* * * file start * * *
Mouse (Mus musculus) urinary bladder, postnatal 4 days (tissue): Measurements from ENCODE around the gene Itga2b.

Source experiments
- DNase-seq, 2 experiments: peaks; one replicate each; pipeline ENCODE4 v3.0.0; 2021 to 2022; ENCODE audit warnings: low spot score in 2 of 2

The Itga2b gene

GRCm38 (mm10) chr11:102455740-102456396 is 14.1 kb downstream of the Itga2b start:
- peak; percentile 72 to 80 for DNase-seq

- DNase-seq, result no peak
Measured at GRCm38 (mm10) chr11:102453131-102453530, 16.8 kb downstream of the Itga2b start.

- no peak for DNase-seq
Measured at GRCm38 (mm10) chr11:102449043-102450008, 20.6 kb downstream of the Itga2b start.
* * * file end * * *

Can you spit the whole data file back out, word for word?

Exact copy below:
Mouse (Mus musculus) urinary bladder, postnatal 4 days (tissue): Measurements from ENCODE around the gene Itga2b.

Source experiments
- DNase-seq, 2 experiments: peaks; one replicate each; pipeline ENCODE4 v3.0.0; 2021 to 2022; ENCODE audit warnings: low spot score in 2 of 2

The Itga2b gene

GRCm38 (mm10) chr11:102455740-102456396 is 14.1 kb downstream of the Itga2b start:
- peak; percentile 72 to 80 for DNase-seq

- DNase-seq, result no peak
Measured at GRCm38 (mm10) chr11:102453131-102453530, 16.8 kb downstream of the Itga2b start.

- no peak for DNase-seq
Measured at GRCm38 (mm10) chr11:102449043-102450008, 20.6 kb downstream of the Itga2b start.